Part 1: Looking back at 2020
Part 2: What actions did we take in your portfolio last year?
Part 3: A look ahead — Our outlook for 2021
Part 1: Looking back at 2020
What a year we experienced in 2020! The most tumultuous year in recent memory ended on a high note for markets as the fourth quarter brought greater political and medical clarity — one that resulted in substantial market gains over the past three months, which helped to make 2020 a surprisingly strong year for market returns.
The fourth quarter started with investors facing substantial uncertainty across multiple fronts. Politically, President Trump contracted COVID-19 which underscored the prevalence of the virus and added further uncertainty to the looming election. Regarding the pandemic, after several months of relative stability in COVID-19 cases, infections began to rise rapidly across much of the United States as fall set in. Additionally, despite multiple rounds of negotiations, Congress and the White House were unable to come to a compromise on a new economic stimulus bill. That uncertainty weighed on markets in October, and the S&P 500 finished the month with modest losses.
But the first two weeks of November provided the clarity markets desired, and that paved the way for substantial gains in stocks over the next month. With the elections out of the way, investors turned their attention to progress being made against the pandemic. Less than a week after the elections, Pfizer announced that its COVID-19 vaccine was more than 90% effective at preventing infection, which was substantially better than initial estimates. A week later, Moderna announced its COVID-19 vaccine was 95% effective at preventing infection. This double dose of positive medical news provided hope for investors that the end of the pandemic was now only months away, and that fueled a strong rally that lasted for the remainder of the month, sending the S&P 500 to new all-time highs.
As we began December, the consistency of the good news in November helped investors look past the surging number of new COVID-19 cases and the growing intensity of lockdown measures implemented across the country to slow the spread of the virus. But by mid-December, New York City school closures and new dining restrictions, along with a near state-wide “Safer at Home” order in California, began to weigh on economic activity and that became a headwind on stocks. Shortly thereafter, however, the FDA approved the distribution of both the Pfizer and Moderna vaccines, and the roll out of the vaccine helped to remind investors that the end of the pandemic was hopefully only months away. As such, the surging number of coronavirus cases and widespread economic lockdowns did not cause a material decline in stocks. Finally, just before the end of the year, Congress approved a $900 billion stimulus bill that would help support the economy as it continues to recover from the pandemic. That news helped the S&P 500 hit a new all-time high just before year-end.
In sum, markets ended a historic year on a high note, as federal economic support, record-breaking vaccine development, and an incredibly resilient corporate America helped to more than offset the worst pandemic in more than a century.
4th-Quarter and Full-Year 2020 Index Performance Review
S&P 500 Total Returns by Month in 2020
|U.S. Equity Indexes||Q4 Return||2020 Return|
|DJ Industrial Average||10.73%||9.72%|
|S&P MidCap 400||24.24%||13.10%|
|International Equity Indexes||Q4 Return||2020 Return|
|MSCI EAFE TR USD (Foreign Developed)||16.09%||8.28%|
|MSCI EM TR USD (Emerging Markets)||19.77%||18.69%|
|MSCI ACWI Ex USA TR USD (Foreign Dev & EM)||17.08%||11.13%|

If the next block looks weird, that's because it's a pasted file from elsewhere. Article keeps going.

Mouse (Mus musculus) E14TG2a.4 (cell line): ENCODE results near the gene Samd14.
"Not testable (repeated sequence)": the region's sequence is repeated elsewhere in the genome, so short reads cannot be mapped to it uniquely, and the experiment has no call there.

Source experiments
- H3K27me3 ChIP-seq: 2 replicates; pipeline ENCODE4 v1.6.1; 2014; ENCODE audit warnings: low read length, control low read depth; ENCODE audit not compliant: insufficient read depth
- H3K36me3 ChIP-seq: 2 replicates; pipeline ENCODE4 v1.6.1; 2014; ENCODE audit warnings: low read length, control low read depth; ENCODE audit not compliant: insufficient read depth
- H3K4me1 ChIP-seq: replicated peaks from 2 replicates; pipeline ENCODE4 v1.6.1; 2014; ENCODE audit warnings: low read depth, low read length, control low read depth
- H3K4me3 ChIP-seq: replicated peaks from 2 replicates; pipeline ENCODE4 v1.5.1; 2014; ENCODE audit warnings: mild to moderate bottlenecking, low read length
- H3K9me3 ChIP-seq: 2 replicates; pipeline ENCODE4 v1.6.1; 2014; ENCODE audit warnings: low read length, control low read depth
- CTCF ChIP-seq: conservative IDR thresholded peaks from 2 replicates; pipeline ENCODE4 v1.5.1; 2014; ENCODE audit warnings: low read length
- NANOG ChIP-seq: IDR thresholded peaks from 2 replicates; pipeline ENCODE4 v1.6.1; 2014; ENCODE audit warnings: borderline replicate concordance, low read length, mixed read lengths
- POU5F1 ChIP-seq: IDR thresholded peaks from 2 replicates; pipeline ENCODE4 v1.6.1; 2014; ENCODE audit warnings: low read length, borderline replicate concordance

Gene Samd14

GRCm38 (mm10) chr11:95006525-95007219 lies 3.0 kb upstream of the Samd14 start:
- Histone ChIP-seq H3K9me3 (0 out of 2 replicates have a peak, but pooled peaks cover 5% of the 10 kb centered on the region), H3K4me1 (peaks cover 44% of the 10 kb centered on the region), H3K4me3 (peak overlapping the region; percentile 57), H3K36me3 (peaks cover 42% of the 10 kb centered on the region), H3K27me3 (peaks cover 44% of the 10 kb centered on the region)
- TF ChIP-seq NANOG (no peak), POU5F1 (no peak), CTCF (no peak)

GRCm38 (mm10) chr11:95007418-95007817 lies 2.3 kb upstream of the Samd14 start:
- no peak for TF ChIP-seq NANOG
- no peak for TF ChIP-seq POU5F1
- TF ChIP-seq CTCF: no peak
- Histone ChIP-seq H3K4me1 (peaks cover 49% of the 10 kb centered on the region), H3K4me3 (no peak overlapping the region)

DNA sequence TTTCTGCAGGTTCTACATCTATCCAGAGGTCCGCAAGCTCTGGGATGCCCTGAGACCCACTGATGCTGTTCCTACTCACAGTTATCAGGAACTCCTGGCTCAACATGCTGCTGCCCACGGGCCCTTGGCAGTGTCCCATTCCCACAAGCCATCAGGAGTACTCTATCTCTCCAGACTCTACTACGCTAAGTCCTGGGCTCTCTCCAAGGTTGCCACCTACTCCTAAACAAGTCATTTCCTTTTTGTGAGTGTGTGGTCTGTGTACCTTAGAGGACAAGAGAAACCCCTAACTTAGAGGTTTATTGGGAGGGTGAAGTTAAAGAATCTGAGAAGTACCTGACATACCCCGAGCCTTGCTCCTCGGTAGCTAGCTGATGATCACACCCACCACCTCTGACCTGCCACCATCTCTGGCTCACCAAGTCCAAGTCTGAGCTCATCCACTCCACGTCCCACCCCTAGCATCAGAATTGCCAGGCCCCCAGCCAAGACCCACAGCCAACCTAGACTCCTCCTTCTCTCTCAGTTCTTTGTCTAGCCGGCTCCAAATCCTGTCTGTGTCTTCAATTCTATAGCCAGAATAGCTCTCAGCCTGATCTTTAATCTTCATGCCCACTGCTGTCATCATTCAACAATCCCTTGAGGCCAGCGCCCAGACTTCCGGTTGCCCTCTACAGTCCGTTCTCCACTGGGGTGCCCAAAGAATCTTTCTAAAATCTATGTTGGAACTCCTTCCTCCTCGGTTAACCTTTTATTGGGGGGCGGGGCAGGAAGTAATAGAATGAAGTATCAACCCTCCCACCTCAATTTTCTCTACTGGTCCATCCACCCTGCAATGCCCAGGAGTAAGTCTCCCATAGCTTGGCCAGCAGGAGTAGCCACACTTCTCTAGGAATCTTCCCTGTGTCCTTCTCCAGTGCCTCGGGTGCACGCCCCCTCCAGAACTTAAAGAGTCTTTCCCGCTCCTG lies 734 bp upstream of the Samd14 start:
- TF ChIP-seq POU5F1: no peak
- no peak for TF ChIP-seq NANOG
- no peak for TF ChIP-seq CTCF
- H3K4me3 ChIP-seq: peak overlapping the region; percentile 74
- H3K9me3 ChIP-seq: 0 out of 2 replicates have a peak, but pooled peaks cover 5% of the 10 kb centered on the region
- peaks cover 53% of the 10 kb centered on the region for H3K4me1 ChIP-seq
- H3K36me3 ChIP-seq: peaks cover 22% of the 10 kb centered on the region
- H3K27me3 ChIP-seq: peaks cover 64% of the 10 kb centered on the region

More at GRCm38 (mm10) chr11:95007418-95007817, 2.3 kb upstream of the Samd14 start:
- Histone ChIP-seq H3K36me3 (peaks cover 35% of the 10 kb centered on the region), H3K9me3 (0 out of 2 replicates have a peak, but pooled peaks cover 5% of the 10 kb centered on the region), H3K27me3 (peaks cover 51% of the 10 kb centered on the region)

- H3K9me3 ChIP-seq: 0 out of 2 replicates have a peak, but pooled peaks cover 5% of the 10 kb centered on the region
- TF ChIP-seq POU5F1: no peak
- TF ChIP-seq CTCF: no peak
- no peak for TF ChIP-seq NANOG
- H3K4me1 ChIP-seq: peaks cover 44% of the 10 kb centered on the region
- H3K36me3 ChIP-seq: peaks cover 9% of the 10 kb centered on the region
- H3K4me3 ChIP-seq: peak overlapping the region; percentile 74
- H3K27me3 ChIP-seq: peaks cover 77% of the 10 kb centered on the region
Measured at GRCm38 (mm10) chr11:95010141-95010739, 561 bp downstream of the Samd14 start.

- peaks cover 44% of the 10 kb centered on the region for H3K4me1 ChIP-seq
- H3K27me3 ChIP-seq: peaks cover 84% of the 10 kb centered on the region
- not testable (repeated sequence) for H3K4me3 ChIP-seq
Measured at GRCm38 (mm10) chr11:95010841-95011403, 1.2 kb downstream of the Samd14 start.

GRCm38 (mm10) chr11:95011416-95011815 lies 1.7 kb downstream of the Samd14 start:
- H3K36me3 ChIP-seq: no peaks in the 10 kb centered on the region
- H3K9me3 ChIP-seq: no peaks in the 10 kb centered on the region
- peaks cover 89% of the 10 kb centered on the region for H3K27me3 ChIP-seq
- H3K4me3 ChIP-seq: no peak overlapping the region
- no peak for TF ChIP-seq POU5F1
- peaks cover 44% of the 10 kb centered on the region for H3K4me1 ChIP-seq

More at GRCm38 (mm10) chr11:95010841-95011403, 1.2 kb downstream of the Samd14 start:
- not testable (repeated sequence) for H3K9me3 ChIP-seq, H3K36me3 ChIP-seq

|Commodity Indexes||Q4 Return||2020 Return|
|S&P GSCI (Broad-Based Commodities)||14.49%||-23.72%|
|S&P GSCI Crude Oil||20.64%||-20.14%|
|GLD Gold Price||0.70%||24.81%|
|U.S. Bond Indexes||Q4 Return||2020 Return|
|BBgBarc US Agg Bond||0.67%||7.51%|
|BBgBarc US T-Bill 1-3 Mon||0.02%||0.54%|
|ICE US T-Bond 7-10 Year||-1.30%||10.00%|
|BBgBarc US MBS (Mortgage-backed)||0.24%||3.87%|
|BBgBarc US Corporate Invest Grade||3.05%||9.89%|
|BBgBarc US Corporate High Yield||6.45%||7.11%|
Part 2: What actions did we take in your portfolio last year?
During the depths of the market sell-off in February and March, we quickly acted to sell appreciated bonds and buy into stocks, taking advantage of what we believed was temporary weakness in the stock market brought on by the economic impact of COVID-19 layoffs and shutdowns. We articulated our position that, as the stock market is a discounting mechanism of future earnings, investors would return to the market when evidence of effective therapies and vaccines for COVID-19 appeared.
Quoting from the April edition of our Huddle publication, “With the stock market having experienced a 35% drop in value at the March 23rd lows, with interest rates at historic lows, and with unprecedented monetary and fiscal stimulus in the pipeline, we believe that we will look back on this period as a unique opportunity to invest in America at very reasonable prices.”
As pandemics eventually run their course (just as with the Spanish Flu in 1918), we believed markets would anticipate recovery well in advance of actual confirming data and that massive liquidity injections by the Federal Reserve and Congress would be supportive of the economy and would serve to reassure investors. This was indeed the outcome as stock markets around the world staged dramatic comebacks from their March lows despite rising cases of COVID-19 which led to massive job losses and economic hardship.
While many adjustments were made to client portfolios in 2020 as result of actions taken by the McKinley Carter Investment Strategy Committee, the following were notable changes:
- March: Opportunistic rebalancing and tax loss harvesting
During the spring, we took advantage of falling stock prices to do “tax loss harvesting.” This involved the selling of equity positions that had an unrealized loss (in taxable accounts) and replacing those positions with similar holdings that would participate in a stock market comeback. This allowed many clients to book a tax loss to offset future capital gains while maintaining their targeted stock allocation.
- April: Expanded investments in technologies benefitting from the COVID-19 environment
We added the ARK Innovation ETF (up 152% for the calendar year) to our Earnings Focus program. The fund was previously only held in our ActiveTrack program.
- May: Profit taking in appreciated U.S. Treasuries
In our ActiveTrack, Earnings Focus, and Dividend Focus programs, we reduced U.S. Treasury Bond exposure by adding more investment grade corporate bonds to take advantage of higher yields and the prospects for an improving economy.
- July: Preparation for a new economic expansion and threat of inflation
In our MarketTrack program, we eliminated U.S. Treasury Bond exposure and added Treasury Inflation Protected Securities and high yield bonds in the annual review to better hedge against future inflation concerns as the economy recovers.